Senate Democrats on Tuesday were trying to reach a deal on a voting rights bill with the hopes of bringing it to the Senate floor early Wednesday morning.
“We’re very close,” Sen. Raphael Warnock of Georgia, one of the Democrats involved in the negotiations, told The Washington Times. However, it was not clear if a deal could be reached before the Senate leaves Washington this week for its month-long recess.
Senate Majority Leader Charles E. Schumer of New York was planning a vote on the same voting rights legislation that Republicans blocked in June using the filibuster.
The vote would come after the Senate finishes a marathon voting session on amendments to a resolution starting the process of creating the $3.5 trillion package of liberal priorities they want to push through the Senate.
However, Mr. Warnock held out hope that the Senate could reach a deal on a scaled-down voting bill that all 50 Senate Democrats can back.
“We’ll see,” he said.
Even if they reach agreement, it’s not clear how Democrats will deal with a Republican filibuster. With the Senate evenly split with 50 members each, Democrats would need at least 10 Republican votes to break the filibuster. Democrats could change the Senate’s procedures and undo the filibuster but would need the support of all Democratic senators. Sens. Joe Manchin III of West Virginia and Kyrsten Sinema of Arizona have both said they oppose such a move.
Since the defeat of the voting bill in June, Mr. Manchin and other Democrats have been negotiating a scaled-back version.
The original bill, the For the People Act, would have not only blocked changes in voting laws being passed by Republican state legislators but also would have required congressional districts to be redrawn using independent commissions and expanded the public financing of political campaigns.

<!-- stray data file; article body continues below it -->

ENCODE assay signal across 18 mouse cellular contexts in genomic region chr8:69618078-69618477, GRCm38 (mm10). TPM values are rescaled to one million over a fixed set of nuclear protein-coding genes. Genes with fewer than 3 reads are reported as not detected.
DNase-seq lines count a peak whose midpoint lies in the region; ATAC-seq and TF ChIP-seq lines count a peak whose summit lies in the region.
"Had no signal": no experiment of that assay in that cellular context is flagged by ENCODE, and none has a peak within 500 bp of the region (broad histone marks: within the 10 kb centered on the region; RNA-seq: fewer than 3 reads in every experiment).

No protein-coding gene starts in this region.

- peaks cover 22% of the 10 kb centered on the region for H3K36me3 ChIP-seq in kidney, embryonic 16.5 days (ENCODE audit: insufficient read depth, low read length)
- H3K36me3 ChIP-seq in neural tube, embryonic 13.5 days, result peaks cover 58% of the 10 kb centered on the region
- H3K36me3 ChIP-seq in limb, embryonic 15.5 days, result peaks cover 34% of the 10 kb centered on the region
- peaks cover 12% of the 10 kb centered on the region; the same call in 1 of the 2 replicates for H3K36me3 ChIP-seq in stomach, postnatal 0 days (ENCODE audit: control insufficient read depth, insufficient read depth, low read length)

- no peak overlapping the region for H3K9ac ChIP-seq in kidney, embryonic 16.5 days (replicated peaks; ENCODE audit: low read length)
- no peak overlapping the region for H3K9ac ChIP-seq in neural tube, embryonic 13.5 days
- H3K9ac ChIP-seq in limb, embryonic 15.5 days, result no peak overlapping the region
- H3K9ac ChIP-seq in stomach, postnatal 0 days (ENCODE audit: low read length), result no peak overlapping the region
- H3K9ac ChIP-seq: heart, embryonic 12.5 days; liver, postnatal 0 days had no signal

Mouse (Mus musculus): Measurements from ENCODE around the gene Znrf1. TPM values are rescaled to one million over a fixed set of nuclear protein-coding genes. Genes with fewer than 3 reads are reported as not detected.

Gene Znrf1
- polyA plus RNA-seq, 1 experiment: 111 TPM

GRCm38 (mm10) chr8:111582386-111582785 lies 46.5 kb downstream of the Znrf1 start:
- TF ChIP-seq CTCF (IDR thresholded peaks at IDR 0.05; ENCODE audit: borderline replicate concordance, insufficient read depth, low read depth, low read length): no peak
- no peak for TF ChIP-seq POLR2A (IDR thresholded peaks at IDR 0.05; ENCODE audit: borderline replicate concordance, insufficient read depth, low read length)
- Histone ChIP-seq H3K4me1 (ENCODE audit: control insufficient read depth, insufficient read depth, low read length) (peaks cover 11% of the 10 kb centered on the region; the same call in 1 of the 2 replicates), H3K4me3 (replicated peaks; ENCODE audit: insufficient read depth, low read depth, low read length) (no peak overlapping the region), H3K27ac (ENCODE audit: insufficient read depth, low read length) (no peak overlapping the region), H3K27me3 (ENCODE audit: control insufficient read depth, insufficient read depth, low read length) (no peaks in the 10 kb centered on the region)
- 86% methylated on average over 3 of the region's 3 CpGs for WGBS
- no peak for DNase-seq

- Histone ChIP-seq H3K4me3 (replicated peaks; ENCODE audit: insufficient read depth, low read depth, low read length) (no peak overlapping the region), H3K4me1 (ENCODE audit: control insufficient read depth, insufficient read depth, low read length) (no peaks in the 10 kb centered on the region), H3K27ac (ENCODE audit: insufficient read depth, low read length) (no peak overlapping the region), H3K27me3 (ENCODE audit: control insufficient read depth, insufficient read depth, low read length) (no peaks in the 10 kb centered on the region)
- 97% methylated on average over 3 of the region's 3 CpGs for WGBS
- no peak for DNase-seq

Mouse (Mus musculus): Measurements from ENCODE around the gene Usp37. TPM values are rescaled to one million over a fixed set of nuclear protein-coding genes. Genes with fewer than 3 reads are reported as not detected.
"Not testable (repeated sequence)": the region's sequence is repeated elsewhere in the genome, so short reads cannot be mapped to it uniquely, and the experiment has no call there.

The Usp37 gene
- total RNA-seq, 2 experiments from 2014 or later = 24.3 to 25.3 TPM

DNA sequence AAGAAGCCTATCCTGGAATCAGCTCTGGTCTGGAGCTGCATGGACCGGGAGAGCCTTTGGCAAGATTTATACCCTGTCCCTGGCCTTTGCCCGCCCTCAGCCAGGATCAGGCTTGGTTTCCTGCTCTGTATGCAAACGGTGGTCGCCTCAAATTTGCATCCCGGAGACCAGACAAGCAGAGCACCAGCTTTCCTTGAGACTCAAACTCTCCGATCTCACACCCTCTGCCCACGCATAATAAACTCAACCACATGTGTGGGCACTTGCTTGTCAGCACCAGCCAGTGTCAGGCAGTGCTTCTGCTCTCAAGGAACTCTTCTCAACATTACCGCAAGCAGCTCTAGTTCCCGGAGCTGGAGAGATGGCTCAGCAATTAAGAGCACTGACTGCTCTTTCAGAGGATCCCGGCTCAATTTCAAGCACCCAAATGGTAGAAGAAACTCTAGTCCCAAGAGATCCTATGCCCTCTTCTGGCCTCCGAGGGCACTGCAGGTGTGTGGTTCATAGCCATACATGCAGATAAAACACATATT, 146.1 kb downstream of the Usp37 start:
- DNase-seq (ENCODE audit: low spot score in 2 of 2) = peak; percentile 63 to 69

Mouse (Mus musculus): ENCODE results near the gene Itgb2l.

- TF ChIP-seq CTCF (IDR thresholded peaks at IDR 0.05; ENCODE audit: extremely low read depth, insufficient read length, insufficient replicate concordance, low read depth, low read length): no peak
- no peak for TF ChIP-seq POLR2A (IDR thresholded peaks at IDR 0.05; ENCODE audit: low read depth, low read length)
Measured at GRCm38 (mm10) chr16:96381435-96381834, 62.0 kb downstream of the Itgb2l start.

The state laws, among other measures, increase requirements on voters to show ID, restrict the use of drop boxes and make other changes such as barring early voting on Sunday.
Republicans say the changes are needed to prevent election cheating. But Democrats say Republicans are approving the measures in the belief they will disproportionately keep people of color from voting. Studies are mixed on the extent to which they keep them from voting.
“This is really dead simple. Some people don’t want some people to vote,” Mr. Warnock said at a rally last week pushing for the Senate to pass a voting law before leaving Washington. “So when they should have been busy trying to suppress the virus, they were trying to suppress the vote.”
Mr. Manchin has said he wants a bill aimed only at protecting voting rights.